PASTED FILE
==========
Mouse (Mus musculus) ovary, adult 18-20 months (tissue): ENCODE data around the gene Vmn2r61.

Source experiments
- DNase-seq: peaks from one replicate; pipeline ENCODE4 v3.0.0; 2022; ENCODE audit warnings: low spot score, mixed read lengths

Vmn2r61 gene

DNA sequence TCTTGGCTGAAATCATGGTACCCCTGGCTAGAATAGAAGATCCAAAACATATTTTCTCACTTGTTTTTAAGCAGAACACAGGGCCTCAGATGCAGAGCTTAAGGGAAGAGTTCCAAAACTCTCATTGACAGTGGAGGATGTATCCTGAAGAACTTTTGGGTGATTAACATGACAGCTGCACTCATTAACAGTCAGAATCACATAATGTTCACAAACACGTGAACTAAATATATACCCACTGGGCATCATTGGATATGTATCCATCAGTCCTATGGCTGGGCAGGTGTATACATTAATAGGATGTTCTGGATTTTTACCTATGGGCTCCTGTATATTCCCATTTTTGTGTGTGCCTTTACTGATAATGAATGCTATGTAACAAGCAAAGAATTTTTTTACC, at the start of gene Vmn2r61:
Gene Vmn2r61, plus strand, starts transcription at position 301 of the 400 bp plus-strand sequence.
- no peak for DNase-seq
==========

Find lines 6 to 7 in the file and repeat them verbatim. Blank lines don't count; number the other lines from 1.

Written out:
Gene Vmn2r61, plus strand, starts transcription at position 301 of the 400 bp plus-strand sequence.
- no peak for DNase-seq